Berghahn Books; 1st edition (October 1, 2020), edited by Stephan Astourian and Raymond Kévorkian

“Turkey has gone through significant transformations over the last century—from the Ottoman Empire and Young Turk era to the Republic of today—but throughout it has demonstrated troubling continuities in its encouragement and deployment of mass violence. In particular, the construction of a Muslim-Turkish identity has been achieved in part by designating “internal enemies” at whom public hatred can be directed. This volume provides a wide range of case studies and historiographical reflections on the alarming recurrence of such violence in Turkish history, as atrocities against varied ethnic-religious groups from the nineteenth century to today have propelled the nation’s very sense of itself.”

Stephan Astourian is the William Saroyan Director of the Armenian Studies Program at the University of California, Berkeley. He is also an Associate Adjunct Professor in Armenian and Caucasian history in its Department of History.

Raymond Kévorkian is a historian, Director of research emeritus at the Institut Français de Géopolitique (Université Paris 8, Saint-Denis), and President of Armenian Genocide Museum-Institute Foundation (Erevan). He is the author of works on the Ottoman Armenian society, especially on mass violence.


Introduction (download PDF)Raymond H. Kévorkian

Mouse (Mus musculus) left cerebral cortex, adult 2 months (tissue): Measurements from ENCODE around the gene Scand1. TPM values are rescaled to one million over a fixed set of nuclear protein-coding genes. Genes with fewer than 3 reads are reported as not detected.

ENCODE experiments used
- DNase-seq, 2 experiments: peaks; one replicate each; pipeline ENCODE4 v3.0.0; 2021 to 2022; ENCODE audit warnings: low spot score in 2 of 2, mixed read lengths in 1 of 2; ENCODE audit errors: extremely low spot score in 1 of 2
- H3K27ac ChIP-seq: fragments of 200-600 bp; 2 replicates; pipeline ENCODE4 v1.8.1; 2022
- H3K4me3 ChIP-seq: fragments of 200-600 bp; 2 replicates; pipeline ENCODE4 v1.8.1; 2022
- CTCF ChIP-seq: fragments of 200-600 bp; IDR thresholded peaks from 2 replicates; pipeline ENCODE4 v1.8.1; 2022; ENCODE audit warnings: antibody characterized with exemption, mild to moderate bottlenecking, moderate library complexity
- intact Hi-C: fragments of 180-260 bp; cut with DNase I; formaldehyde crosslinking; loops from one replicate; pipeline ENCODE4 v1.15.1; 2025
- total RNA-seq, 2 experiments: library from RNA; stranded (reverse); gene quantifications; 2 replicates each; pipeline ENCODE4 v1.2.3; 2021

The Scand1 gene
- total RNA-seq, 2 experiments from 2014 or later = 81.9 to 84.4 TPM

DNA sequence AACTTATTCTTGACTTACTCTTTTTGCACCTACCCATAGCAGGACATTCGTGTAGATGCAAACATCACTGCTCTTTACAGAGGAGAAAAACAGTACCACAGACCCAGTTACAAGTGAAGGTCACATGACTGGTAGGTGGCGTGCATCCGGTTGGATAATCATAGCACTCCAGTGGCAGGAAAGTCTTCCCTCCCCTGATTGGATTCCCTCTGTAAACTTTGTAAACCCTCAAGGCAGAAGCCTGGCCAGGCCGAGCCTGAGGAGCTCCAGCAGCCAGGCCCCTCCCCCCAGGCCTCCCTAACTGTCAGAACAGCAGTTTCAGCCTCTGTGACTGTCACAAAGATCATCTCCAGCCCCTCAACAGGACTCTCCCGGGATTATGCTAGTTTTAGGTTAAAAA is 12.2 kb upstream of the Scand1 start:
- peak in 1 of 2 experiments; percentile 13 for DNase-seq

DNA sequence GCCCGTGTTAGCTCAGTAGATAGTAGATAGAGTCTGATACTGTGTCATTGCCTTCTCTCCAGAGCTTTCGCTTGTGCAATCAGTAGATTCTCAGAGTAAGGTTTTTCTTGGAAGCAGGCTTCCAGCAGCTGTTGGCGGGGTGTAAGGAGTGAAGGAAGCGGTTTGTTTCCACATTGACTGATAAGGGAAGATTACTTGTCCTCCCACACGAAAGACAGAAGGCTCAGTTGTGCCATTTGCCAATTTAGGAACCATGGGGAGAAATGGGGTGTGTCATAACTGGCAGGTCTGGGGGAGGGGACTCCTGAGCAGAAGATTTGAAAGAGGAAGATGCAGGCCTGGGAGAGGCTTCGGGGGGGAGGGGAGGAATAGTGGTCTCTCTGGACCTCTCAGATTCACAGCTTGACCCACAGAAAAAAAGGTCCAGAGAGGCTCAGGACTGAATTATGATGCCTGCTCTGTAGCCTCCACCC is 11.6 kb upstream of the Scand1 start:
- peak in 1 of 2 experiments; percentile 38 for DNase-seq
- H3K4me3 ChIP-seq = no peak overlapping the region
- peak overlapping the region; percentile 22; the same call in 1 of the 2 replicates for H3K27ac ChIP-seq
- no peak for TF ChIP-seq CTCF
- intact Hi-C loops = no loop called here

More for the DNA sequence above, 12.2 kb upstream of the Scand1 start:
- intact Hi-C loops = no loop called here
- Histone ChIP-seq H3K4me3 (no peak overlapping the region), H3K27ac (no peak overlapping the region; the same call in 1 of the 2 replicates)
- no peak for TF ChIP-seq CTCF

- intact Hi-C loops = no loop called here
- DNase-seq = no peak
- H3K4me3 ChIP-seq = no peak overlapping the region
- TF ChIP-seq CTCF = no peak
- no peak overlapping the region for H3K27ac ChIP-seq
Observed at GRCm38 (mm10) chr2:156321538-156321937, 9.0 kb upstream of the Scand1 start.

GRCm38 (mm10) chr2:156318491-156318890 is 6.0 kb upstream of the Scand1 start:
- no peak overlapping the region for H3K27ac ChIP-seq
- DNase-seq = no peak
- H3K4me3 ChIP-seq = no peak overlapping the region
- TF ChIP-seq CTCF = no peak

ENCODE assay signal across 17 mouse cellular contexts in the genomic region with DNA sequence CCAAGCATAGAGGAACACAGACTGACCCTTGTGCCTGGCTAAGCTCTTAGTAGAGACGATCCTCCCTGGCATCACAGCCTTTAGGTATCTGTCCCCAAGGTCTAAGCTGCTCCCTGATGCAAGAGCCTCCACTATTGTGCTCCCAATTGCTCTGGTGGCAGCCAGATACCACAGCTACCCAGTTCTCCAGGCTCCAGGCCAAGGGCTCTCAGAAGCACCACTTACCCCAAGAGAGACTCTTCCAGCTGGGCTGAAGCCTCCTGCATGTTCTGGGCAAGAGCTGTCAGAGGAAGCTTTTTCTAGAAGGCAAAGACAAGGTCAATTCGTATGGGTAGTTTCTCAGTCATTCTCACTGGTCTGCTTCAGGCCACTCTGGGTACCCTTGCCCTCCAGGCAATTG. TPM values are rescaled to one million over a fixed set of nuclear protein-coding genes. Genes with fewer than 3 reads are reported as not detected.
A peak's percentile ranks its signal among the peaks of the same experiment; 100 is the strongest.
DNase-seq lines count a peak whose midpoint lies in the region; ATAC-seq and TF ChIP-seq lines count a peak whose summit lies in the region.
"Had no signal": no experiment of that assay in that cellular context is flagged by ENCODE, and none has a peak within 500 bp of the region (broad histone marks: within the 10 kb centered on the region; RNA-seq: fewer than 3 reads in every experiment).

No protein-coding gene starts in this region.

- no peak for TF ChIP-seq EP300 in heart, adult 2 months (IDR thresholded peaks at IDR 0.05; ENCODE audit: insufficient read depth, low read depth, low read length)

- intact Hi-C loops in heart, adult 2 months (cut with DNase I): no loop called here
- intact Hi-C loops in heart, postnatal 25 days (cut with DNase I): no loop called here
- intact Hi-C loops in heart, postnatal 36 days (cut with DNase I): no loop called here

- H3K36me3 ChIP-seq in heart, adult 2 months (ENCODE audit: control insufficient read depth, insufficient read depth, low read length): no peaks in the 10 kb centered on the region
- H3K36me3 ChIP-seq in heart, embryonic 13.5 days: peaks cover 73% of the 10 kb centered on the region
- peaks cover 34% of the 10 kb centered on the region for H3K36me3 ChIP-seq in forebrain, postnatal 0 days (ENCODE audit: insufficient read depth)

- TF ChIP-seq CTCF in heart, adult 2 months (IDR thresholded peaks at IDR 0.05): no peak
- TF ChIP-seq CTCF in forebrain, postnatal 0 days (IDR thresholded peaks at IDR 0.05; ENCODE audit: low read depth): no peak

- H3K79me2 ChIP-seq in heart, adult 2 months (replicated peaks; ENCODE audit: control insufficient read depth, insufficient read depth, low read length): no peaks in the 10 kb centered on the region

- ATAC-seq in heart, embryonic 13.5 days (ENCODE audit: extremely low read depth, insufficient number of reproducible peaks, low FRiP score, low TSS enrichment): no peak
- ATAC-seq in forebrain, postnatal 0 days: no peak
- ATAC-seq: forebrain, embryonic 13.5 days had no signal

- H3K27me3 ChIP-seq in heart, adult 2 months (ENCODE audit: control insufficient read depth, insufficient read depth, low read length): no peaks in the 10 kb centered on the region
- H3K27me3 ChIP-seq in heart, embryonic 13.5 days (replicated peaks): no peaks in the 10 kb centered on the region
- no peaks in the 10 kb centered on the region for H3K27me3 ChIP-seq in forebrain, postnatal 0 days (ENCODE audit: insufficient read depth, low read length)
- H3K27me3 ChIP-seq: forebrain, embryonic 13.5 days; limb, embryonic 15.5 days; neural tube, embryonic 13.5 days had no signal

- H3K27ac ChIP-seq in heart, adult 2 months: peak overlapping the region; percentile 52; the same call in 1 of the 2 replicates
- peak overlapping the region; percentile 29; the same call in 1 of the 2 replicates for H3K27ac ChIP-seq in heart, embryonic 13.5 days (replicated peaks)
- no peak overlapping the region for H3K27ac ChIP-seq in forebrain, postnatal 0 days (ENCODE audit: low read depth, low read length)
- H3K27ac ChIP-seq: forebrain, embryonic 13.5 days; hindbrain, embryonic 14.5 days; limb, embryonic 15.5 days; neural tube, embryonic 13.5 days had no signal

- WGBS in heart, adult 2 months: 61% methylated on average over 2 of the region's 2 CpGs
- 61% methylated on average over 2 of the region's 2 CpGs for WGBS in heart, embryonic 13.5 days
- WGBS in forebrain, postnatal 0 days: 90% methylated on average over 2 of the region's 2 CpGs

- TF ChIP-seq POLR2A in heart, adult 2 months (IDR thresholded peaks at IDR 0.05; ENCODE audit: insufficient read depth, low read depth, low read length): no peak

Chapter 1. On the Genealogy of the Armenian-Turkish Conflict, Sultan Abdülhamid, and the Armenian Massacres, Stephan H. Astourian

Chapter 2. The Long Assyrian Genocide, David Gaunt

Chapter 3. The Hamidian Massacres: Gendered Violence, Biopolitics, and National Honor, Aysenur Korkmaz

Chapter 4. On Collective Responsibility in the Extermination of Ottoman Armenians,Raymond H. Kévorkian

Chapter 5. The Final Phase: The Cleansing of Armenian and Greek Survivors (1919–1922), Raymond H. Kévorkian

Chapter 6. Collective State Violence against Greeks in the Late Ottoman Empire, 1821–1923, George Shirinian


Chapter 7. The Attempted Pogrom Against the Jews of Thrace, June–July 1934, Rifat Bali

Chapter 8. A History of Armenians Remaining in Turkey: Survival and Denial, Talin Suciyan

Chapter 9. The Events of September 6–7, 1955: Greeks, Armenians, and Jews within the Context of the Strategies of the Turkish Republic, Dilek Güven

Chapter 10. State Violences in “Kurdistan”, Mesut Yeğen

Chapter 11. Physical and Epistemic Violence against Alevis in Modern Turkey, Markus Dressler

Chapter 12. Inscriptions of Denial of the Armenian Genocide in Memory Narrations from Dersim, Annika Törne

Chapter 13. The Yazidis: Resilience in Times of Violence, Caroline Schneider


Chapter 14. “Who Did This to Us?” Blaming the Enemies as Part of Turkey’s Authoritarian Political Culture, Uǧur Derin

Chapter 15. Violence and Its Masks: History and Nation, Etienne Copeaux

Chapter 16. Public Violence in Turkey (19th–21st Centuries), Hans-Lukas Kieser

Chapter 17. Structures of Power, Coercion, and Violence in Republican Turkey, Hamit Bozarslan

In Lieu of a Conclusion: Shapes, Legitimation, and Legacies of Violence in the Ottoman Empire and Turkey,Stephan H. Astourian